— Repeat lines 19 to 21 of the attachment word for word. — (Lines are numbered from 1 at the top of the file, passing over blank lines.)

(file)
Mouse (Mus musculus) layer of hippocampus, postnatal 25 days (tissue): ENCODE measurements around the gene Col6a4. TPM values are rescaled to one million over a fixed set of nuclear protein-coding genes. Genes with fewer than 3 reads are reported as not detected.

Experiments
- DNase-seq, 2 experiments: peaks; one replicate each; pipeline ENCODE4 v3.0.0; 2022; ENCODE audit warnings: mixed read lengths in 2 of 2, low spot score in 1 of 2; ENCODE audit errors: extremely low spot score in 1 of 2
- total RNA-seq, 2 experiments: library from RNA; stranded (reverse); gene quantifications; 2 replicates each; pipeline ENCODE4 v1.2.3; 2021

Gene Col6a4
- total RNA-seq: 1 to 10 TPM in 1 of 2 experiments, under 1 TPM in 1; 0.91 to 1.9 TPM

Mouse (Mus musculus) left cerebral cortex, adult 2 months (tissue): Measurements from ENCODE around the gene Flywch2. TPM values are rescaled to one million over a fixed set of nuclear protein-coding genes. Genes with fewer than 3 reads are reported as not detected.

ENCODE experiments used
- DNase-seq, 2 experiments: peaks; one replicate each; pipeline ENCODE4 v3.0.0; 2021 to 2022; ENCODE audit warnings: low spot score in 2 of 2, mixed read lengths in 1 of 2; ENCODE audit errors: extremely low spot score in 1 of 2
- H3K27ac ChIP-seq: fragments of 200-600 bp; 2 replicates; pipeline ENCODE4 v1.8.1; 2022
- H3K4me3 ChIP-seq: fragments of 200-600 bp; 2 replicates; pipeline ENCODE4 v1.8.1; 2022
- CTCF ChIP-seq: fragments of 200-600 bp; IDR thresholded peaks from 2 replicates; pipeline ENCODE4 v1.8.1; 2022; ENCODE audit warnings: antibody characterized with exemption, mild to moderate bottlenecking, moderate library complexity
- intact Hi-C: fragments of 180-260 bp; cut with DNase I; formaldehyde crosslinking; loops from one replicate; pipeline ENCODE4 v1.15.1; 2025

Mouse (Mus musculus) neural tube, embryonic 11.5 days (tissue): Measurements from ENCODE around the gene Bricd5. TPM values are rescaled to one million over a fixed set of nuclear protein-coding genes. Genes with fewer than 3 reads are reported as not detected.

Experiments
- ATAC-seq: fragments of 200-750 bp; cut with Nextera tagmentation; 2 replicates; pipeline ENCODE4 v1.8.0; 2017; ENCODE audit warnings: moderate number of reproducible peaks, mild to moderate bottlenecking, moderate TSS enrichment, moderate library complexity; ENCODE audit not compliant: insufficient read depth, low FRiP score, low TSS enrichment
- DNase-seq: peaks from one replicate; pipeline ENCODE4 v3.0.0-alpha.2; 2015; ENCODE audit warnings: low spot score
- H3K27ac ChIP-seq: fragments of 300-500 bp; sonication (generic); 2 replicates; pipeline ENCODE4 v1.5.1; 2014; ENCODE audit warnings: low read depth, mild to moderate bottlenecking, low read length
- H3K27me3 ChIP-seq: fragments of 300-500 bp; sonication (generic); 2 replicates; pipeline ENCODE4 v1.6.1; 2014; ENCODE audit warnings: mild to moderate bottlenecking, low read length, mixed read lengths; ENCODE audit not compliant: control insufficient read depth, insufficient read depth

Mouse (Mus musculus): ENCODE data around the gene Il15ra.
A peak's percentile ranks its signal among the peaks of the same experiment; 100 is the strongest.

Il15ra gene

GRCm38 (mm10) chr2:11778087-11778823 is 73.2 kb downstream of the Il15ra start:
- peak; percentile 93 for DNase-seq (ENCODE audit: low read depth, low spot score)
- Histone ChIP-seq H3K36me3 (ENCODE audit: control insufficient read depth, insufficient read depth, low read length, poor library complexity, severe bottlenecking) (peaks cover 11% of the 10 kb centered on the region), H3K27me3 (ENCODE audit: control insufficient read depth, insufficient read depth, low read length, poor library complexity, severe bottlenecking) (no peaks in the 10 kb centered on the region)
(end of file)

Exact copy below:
- H3K27me3 ChIP-seq: fragments of 300-500 bp; sonication (generic); 2 replicates; pipeline ENCODE4 v1.6.1; 2014; ENCODE audit warnings: mild to moderate bottlenecking, low read length, mixed read lengths; ENCODE audit not compliant: control insufficient read depth, insufficient read depth

Mouse (Mus musculus): ENCODE data around the gene Il15ra.
A peak's percentile ranks its signal among the peaks of the same experiment; 100 is the strongest.